Having a conversation with your child is more than just talking

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Dear Editor,
IN many Guyanese families, conversations between parents and children are usually ‘one sided’ where the parent ‘speaks their mind’ and the child is not allowed to say anything in response. This is one of the outcomes of the ‘children should be seen and not heard’ parenting approach. When children believe their parents will not listen or will not understand what they are trying to say, they are more likely to keep secrets from their parents. Children who feel compelled to keep secrets out of fear of their parent’s reaction to a disclosure are more at risk of abuse and exploitation. Parent-to-child conversations are an essential safeguard to protecting children from abuse.

Having a conversation with your child is more than just talking; it is a lovely experience to hear your child express him or herself and using words and expressions they have been learning to tell their stories confidently. Parents, your conversations with your children include listening to your child’s concerns, opinions, fears and risks they are facing in their everyday activities outside of your watchful eyes. Your child must always be able to approach you if he or she is bothered or may have a concern or sometimes just want to talk. Talking and listening to children help you as parents in safeguarding your children and it also fosters a relationship of trust and understanding between you and your child. Talking to your children and listening to them with noticeable interest encourages them to listen to you and helps them to form healthy relationships with you, their parents.

ChildLinK, through its Recovery Safeguarding Reintegration (RSR) initiative, facilitates parenting skills education (PSE) sessions with parents who have difficult relationships with their children. According to the PSE Officer, “A majority of the cases have a component where communication is lacking. Due to a lack of communication between the parents and children, parents may find it difficult to understand what their children are going through and children may experience feelings of being unloved and not being listened to.”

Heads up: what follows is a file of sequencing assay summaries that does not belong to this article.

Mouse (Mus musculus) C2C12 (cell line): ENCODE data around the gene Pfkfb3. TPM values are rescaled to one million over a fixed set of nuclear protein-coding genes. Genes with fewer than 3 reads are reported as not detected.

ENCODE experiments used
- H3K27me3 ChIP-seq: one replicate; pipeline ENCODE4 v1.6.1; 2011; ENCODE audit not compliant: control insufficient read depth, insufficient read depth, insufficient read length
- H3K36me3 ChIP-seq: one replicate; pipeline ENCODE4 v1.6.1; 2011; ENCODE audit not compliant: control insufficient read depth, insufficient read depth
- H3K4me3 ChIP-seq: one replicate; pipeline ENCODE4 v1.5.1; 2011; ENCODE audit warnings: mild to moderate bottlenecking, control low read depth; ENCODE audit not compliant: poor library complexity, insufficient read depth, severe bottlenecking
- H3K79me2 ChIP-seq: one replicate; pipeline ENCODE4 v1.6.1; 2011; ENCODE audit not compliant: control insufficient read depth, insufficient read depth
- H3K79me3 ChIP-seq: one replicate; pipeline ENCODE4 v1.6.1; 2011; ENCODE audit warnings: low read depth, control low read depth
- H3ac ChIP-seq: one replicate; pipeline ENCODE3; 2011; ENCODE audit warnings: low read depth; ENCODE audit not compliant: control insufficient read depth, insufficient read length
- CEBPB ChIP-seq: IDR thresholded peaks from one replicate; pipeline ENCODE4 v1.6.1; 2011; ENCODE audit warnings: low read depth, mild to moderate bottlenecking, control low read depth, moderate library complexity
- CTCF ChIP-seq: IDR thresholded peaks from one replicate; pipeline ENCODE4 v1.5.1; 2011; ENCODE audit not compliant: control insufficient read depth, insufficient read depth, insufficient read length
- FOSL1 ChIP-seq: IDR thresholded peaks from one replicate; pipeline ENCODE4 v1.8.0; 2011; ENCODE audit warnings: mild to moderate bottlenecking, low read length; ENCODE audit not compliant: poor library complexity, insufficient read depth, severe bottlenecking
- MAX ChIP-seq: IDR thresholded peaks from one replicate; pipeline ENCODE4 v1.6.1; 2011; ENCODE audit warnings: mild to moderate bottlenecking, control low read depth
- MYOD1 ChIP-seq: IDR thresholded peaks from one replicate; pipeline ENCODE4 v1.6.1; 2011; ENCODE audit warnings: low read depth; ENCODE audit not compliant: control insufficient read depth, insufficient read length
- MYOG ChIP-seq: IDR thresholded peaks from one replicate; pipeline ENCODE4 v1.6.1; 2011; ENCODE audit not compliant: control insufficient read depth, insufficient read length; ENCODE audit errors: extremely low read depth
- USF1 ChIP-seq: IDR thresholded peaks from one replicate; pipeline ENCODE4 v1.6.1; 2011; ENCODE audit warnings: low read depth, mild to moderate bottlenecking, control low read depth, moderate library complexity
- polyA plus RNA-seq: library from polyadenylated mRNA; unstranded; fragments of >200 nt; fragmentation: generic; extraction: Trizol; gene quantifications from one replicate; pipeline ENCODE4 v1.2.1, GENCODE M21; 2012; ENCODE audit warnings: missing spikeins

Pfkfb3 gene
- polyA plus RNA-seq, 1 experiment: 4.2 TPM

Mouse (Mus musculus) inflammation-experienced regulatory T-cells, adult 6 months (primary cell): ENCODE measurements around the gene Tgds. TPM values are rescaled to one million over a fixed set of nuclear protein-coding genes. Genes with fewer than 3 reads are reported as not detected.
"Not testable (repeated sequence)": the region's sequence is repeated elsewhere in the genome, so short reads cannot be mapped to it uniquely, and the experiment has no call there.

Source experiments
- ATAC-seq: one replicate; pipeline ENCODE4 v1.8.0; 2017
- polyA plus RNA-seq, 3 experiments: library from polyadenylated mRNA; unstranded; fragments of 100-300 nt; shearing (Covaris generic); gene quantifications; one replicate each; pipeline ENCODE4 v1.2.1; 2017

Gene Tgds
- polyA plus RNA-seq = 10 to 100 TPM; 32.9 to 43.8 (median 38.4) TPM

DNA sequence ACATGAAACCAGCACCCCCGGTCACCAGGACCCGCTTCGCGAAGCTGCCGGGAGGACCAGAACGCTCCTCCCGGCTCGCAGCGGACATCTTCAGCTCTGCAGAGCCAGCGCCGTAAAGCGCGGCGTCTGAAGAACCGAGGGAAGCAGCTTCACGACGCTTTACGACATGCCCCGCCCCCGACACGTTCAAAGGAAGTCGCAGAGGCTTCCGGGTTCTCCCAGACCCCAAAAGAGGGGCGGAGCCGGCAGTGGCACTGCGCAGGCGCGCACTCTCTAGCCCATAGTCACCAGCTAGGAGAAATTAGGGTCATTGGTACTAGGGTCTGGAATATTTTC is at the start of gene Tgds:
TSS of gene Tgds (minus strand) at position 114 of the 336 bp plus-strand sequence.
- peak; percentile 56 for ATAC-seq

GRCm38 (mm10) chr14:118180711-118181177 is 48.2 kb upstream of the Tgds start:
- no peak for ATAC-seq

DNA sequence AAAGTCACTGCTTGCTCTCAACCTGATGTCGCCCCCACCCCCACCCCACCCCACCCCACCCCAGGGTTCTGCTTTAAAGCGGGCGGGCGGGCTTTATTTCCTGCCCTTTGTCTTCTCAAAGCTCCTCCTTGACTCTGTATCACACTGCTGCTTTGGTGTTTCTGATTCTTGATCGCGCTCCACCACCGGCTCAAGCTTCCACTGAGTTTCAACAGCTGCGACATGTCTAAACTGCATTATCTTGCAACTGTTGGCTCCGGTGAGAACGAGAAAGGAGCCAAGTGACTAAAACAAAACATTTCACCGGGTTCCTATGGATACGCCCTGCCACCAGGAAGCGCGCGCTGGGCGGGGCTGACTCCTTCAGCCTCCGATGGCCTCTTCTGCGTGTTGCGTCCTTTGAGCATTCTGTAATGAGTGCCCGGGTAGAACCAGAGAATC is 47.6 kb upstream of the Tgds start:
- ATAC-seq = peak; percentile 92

Listen with your ears and eyes. During a PSE session the PSE Officer discussed the importance of teaching children good and bad touches and identifying their private parts by its correct name. One parent related to the PSE officer that her four-year-old daughter would mention every day that someone is touching her “flower,” to which her response would be, “it’s okay to share and there’s nothing wrong if he touches your flower” and then ignore her after which she would brush the child off. She related that the child complained for one week. The PSE officer advised that she sit and have a conversation with her child to really understand what was happening at school. It was later revealed at the next session that when the child said “flower” she meant “vagina,” and a classmate was touching her vagina every day. When she would try to complain her mother would brush her off.

The case was reported to the Childcare and Protection Agency (CPA) and the child and her mother received counselling and were sensitised and educated on appropriate and inappropriate touches, the correct names for private parts and the importance of listening and having parent-to-child conversations. The other child and his parents were engaged in safety and protection sessions by the CPA. After the intervention the parent expressed remorse about not listening to her daughter. She noted, “I feel bad because my daughter was trying to talk to me but I didn’t listen.” She later apologised to her daughter and started to make time each day to listen and talk to her after school. One encouragement she gave is, “make time to listen to the things that your children have to say.”

As a parent, it is important to set aside time each day to talk to your children about school. Find out about their day at school; both the good and not-so-good things. It is also important to pay attention to when your children may not like a particular person and going to a particular place. Look, listen and try to understand their likes, dislikes, fears and the things that make them uncomfortable. This helps to safeguard children and protect them by identifying potential dangers.

ChildLinK is a not-for-profit organisation that is working to create a Guyanese society where every child grows up in a loving, safe and secure family and community. This article raises many questions for the family and also recognises the importance of listening and having open communication with your child/children. Please write us with your comments, questions and how you would like to get involved in protecting children in your community at admin@childlinkgy.org. Report child abuse by calling the CPA on 227-0979, the closest police station or ChildLinK on 233-3500 or email: admin@childlinkgy.org.
Regards

Shaquita Thomas
Communications Officer
ChildLink Inc